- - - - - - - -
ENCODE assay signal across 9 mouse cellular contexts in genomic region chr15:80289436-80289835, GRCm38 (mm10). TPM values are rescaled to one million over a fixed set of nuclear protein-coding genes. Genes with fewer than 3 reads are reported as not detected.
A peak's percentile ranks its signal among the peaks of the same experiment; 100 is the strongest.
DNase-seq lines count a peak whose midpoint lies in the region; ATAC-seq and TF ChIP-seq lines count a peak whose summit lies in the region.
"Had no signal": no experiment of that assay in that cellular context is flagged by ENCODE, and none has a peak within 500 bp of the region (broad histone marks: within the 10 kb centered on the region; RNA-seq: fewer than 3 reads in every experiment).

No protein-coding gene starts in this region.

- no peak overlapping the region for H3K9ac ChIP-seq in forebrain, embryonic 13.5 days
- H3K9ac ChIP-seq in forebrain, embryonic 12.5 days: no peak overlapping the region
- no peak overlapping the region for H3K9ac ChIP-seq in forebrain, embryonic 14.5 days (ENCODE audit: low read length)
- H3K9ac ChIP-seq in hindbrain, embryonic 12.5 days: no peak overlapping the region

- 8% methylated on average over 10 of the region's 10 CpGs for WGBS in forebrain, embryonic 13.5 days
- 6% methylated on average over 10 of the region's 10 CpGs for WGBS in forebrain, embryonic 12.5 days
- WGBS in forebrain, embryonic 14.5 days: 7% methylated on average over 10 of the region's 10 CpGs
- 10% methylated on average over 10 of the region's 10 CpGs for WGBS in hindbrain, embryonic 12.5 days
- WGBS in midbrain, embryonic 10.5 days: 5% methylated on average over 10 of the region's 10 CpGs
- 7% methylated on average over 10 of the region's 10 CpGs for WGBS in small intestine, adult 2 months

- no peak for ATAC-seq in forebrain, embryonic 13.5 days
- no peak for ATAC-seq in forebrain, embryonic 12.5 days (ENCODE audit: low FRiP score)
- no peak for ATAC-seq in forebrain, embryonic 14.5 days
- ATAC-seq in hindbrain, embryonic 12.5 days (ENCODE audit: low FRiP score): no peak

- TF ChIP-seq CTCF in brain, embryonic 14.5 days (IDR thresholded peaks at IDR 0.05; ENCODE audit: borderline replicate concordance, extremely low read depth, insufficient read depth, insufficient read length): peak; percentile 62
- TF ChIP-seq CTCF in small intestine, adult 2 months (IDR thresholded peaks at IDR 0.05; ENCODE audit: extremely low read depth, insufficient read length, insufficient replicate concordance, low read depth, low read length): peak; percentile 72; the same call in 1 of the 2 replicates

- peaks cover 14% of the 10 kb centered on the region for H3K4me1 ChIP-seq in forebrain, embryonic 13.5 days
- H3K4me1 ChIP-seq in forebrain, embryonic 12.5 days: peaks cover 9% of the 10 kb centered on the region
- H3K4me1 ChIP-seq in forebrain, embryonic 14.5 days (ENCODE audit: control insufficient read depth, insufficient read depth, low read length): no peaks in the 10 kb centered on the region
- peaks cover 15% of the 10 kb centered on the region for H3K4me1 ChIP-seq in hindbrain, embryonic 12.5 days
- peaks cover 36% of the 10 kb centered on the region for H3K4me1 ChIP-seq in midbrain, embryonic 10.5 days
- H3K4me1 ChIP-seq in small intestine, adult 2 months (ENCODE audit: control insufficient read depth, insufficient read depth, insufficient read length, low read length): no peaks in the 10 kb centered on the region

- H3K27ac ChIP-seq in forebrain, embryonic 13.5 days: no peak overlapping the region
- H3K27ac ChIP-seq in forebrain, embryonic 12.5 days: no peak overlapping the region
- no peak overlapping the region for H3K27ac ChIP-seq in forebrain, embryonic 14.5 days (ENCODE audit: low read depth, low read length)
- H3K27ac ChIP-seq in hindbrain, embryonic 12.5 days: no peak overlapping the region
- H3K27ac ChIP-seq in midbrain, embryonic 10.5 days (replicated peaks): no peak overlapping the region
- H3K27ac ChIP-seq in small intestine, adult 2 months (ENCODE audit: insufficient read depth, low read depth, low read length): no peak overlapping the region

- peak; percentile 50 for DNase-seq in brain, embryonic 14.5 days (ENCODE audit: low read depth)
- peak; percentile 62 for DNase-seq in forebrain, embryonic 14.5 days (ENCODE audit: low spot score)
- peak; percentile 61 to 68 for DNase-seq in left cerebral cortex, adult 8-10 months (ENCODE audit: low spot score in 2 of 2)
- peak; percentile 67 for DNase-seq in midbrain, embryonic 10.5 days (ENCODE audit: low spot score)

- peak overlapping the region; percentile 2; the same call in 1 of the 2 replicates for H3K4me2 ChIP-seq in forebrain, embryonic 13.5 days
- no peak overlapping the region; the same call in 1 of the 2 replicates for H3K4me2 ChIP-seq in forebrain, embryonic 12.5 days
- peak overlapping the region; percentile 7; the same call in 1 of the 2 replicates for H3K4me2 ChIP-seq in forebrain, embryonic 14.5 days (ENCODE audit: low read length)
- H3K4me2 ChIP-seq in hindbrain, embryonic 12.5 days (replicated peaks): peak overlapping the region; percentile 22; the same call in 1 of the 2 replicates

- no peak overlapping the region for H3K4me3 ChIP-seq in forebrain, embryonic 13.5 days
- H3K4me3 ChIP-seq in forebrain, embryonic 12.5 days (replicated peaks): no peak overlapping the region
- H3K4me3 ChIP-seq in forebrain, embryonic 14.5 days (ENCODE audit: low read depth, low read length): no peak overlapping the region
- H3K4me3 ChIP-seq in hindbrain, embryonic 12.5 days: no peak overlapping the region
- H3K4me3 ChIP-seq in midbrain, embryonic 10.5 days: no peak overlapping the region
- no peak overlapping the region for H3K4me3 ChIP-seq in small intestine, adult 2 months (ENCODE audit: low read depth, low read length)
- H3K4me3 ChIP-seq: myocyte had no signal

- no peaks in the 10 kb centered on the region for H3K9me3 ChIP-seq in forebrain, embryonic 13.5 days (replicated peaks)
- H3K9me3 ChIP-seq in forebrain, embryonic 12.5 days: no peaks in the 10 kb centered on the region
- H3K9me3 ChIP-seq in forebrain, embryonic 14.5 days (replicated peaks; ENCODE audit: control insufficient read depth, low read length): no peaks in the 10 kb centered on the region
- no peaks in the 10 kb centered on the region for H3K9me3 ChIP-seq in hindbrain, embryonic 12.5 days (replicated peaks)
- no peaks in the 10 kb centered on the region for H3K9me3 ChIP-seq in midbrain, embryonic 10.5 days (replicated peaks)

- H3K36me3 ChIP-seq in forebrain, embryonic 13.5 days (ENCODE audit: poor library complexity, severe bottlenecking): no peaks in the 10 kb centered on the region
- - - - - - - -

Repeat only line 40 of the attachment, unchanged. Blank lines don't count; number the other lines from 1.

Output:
- peak overlapping the region; percentile 7; the same call in 1 of the 2 replicates for H3K4me2 ChIP-seq in forebrain, embryonic 14.5 days (ENCODE audit: low read length)